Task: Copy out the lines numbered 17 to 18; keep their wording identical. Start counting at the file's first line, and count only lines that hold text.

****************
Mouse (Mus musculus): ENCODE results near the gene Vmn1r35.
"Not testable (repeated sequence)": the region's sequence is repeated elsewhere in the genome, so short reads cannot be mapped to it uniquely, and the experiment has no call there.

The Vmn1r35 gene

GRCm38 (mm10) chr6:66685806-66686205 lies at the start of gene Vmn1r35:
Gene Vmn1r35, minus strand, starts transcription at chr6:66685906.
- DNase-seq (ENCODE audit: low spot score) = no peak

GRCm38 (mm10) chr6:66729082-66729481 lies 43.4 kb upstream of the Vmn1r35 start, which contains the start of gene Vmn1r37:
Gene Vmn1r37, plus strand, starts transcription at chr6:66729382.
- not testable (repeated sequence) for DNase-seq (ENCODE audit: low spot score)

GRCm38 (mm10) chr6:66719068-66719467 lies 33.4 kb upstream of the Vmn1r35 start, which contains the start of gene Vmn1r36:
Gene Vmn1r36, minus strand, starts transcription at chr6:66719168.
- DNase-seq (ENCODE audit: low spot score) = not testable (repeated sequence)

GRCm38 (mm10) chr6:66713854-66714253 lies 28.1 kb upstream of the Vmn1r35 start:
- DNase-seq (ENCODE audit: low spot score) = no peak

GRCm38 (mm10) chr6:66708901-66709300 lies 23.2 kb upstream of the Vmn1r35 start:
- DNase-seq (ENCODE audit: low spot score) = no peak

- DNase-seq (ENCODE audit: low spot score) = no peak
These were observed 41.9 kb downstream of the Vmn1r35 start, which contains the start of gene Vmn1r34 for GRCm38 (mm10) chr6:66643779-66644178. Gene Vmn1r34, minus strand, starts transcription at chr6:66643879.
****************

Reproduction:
- DNase-seq (ENCODE audit: low spot score) = no peak
These were observed 41.9 kb downstream of the Vmn1r35 start, which contains the start of gene Vmn1r34 for GRCm38 (mm10) chr6:66643779-66644178. Gene Vmn1r34, minus strand, starts transcription at chr6:66643879.